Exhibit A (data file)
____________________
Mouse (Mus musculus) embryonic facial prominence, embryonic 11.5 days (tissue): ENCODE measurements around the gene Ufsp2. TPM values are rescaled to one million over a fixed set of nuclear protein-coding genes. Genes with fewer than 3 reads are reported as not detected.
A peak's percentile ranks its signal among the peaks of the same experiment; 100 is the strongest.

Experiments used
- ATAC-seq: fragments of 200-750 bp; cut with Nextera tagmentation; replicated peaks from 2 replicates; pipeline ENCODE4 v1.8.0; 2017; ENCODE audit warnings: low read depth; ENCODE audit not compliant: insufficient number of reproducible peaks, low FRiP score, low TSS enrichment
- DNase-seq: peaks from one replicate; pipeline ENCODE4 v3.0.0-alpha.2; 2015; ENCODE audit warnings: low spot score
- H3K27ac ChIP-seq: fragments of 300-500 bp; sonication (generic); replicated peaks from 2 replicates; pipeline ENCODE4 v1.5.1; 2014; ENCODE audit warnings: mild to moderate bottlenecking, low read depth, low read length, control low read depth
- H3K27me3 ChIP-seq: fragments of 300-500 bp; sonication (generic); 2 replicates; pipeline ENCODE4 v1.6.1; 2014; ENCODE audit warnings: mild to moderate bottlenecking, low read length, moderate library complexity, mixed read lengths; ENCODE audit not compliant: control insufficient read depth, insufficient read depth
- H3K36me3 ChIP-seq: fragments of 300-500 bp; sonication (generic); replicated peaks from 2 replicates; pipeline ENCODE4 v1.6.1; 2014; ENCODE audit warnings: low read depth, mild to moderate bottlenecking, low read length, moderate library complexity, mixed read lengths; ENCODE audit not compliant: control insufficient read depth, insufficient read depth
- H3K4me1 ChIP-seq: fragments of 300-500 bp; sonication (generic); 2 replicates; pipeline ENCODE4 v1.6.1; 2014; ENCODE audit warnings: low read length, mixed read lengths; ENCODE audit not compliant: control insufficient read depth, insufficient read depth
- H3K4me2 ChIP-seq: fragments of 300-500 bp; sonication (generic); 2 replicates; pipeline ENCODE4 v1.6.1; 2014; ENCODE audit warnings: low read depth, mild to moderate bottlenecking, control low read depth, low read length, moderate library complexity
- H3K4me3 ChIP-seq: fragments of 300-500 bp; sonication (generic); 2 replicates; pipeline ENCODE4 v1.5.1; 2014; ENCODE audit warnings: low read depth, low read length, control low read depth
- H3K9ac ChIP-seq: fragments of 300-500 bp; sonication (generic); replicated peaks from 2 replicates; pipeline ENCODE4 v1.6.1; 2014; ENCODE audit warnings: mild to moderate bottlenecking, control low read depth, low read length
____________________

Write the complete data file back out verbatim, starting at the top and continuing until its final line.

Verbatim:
Mouse (Mus musculus) embryonic facial prominence, embryonic 11.5 days (tissue): ENCODE measurements around the gene Ufsp2. TPM values are rescaled to one million over a fixed set of nuclear protein-coding genes. Genes with fewer than 3 reads are reported as not detected.
A peak's percentile ranks its signal among the peaks of the same experiment; 100 is the strongest.

Experiments used
- ATAC-seq: fragments of 200-750 bp; cut with Nextera tagmentation; replicated peaks from 2 replicates; pipeline ENCODE4 v1.8.0; 2017; ENCODE audit warnings: low read depth; ENCODE audit not compliant: insufficient number of reproducible peaks, low FRiP score, low TSS enrichment
- DNase-seq: peaks from one replicate; pipeline ENCODE4 v3.0.0-alpha.2; 2015; ENCODE audit warnings: low spot score
- H3K27ac ChIP-seq: fragments of 300-500 bp; sonication (generic); replicated peaks from 2 replicates; pipeline ENCODE4 v1.5.1; 2014; ENCODE audit warnings: mild to moderate bottlenecking, low read depth, low read length, control low read depth
- H3K27me3 ChIP-seq: fragments of 300-500 bp; sonication (generic); 2 replicates; pipeline ENCODE4 v1.6.1; 2014; ENCODE audit warnings: mild to moderate bottlenecking, low read length, moderate library complexity, mixed read lengths; ENCODE audit not compliant: control insufficient read depth, insufficient read depth
- H3K36me3 ChIP-seq: fragments of 300-500 bp; sonication (generic); replicated peaks from 2 replicates; pipeline ENCODE4 v1.6.1; 2014; ENCODE audit warnings: low read depth, mild to moderate bottlenecking, low read length, moderate library complexity, mixed read lengths; ENCODE audit not compliant: control insufficient read depth, insufficient read depth
- H3K4me1 ChIP-seq: fragments of 300-500 bp; sonication (generic); 2 replicates; pipeline ENCODE4 v1.6.1; 2014; ENCODE audit warnings: low read length, mixed read lengths; ENCODE audit not compliant: control insufficient read depth, insufficient read depth
- H3K4me2 ChIP-seq: fragments of 300-500 bp; sonication (generic); 2 replicates; pipeline ENCODE4 v1.6.1; 2014; ENCODE audit warnings: low read depth, mild to moderate bottlenecking, control low read depth, low read length, moderate library complexity
- H3K4me3 ChIP-seq: fragments of 300-500 bp; sonication (generic); 2 replicates; pipeline ENCODE4 v1.5.1; 2014; ENCODE audit warnings: low read depth, low read length, control low read depth
- H3K9ac ChIP-seq: fragments of 300-500 bp; sonication (generic); replicated peaks from 2 replicates; pipeline ENCODE4 v1.6.1; 2014; ENCODE audit warnings: mild to moderate bottlenecking, control low read depth, low read length